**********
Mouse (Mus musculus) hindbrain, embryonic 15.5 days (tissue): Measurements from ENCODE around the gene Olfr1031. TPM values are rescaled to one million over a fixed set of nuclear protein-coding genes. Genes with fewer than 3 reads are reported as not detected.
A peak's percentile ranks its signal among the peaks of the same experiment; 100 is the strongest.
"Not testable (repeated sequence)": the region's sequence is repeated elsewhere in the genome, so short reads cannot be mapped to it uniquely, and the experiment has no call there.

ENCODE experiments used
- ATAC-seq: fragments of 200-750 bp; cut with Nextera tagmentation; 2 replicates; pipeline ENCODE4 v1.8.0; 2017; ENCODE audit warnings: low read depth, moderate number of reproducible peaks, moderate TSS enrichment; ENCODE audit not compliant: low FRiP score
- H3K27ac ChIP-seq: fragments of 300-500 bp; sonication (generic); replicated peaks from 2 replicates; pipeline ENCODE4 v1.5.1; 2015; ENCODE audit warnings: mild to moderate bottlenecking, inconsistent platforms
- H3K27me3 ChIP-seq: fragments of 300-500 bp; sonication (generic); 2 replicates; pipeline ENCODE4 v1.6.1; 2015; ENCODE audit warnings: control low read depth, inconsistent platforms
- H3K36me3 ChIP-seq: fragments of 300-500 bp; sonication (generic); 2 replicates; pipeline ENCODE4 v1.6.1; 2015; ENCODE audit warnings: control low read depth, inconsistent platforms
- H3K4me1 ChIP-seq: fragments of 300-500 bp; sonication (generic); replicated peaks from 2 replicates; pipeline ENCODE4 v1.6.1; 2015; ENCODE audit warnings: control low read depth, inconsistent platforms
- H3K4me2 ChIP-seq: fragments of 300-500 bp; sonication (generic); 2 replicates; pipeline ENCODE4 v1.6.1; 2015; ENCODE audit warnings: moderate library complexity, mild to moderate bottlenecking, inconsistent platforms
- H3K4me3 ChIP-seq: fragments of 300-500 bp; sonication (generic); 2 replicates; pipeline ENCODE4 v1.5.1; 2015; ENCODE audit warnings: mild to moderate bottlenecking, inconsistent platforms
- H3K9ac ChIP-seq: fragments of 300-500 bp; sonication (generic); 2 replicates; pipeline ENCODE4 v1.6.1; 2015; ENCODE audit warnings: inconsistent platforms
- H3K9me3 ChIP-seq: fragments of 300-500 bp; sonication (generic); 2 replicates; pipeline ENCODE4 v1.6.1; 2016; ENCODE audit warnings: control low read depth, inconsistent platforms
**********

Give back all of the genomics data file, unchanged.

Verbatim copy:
Mouse (Mus musculus) hindbrain, embryonic 15.5 days (tissue): Measurements from ENCODE around the gene Olfr1031. TPM values are rescaled to one million over a fixed set of nuclear protein-coding genes. Genes with fewer than 3 reads are reported as not detected.
A peak's percentile ranks its signal among the peaks of the same experiment; 100 is the strongest.
"Not testable (repeated sequence)": the region's sequence is repeated elsewhere in the genome, so short reads cannot be mapped to it uniquely, and the experiment has no call there.

ENCODE experiments used
- ATAC-seq: fragments of 200-750 bp; cut with Nextera tagmentation; 2 replicates; pipeline ENCODE4 v1.8.0; 2017; ENCODE audit warnings: low read depth, moderate number of reproducible peaks, moderate TSS enrichment; ENCODE audit not compliant: low FRiP score
- H3K27ac ChIP-seq: fragments of 300-500 bp; sonication (generic); replicated peaks from 2 replicates; pipeline ENCODE4 v1.5.1; 2015; ENCODE audit warnings: mild to moderate bottlenecking, inconsistent platforms
- H3K27me3 ChIP-seq: fragments of 300-500 bp; sonication (generic); 2 replicates; pipeline ENCODE4 v1.6.1; 2015; ENCODE audit warnings: control low read depth, inconsistent platforms
- H3K36me3 ChIP-seq: fragments of 300-500 bp; sonication (generic); 2 replicates; pipeline ENCODE4 v1.6.1; 2015; ENCODE audit warnings: control low read depth, inconsistent platforms
- H3K4me1 ChIP-seq: fragments of 300-500 bp; sonication (generic); replicated peaks from 2 replicates; pipeline ENCODE4 v1.6.1; 2015; ENCODE audit warnings: control low read depth, inconsistent platforms
- H3K4me2 ChIP-seq: fragments of 300-500 bp; sonication (generic); 2 replicates; pipeline ENCODE4 v1.6.1; 2015; ENCODE audit warnings: moderate library complexity, mild to moderate bottlenecking, inconsistent platforms
- H3K4me3 ChIP-seq: fragments of 300-500 bp; sonication (generic); 2 replicates; pipeline ENCODE4 v1.5.1; 2015; ENCODE audit warnings: mild to moderate bottlenecking, inconsistent platforms
- H3K9ac ChIP-seq: fragments of 300-500 bp; sonication (generic); 2 replicates; pipeline ENCODE4 v1.6.1; 2015; ENCODE audit warnings: inconsistent platforms
- H3K9me3 ChIP-seq: fragments of 300-500 bp; sonication (generic); 2 replicates; pipeline ENCODE4 v1.6.1; 2016; ENCODE audit warnings: control low read depth, inconsistent platforms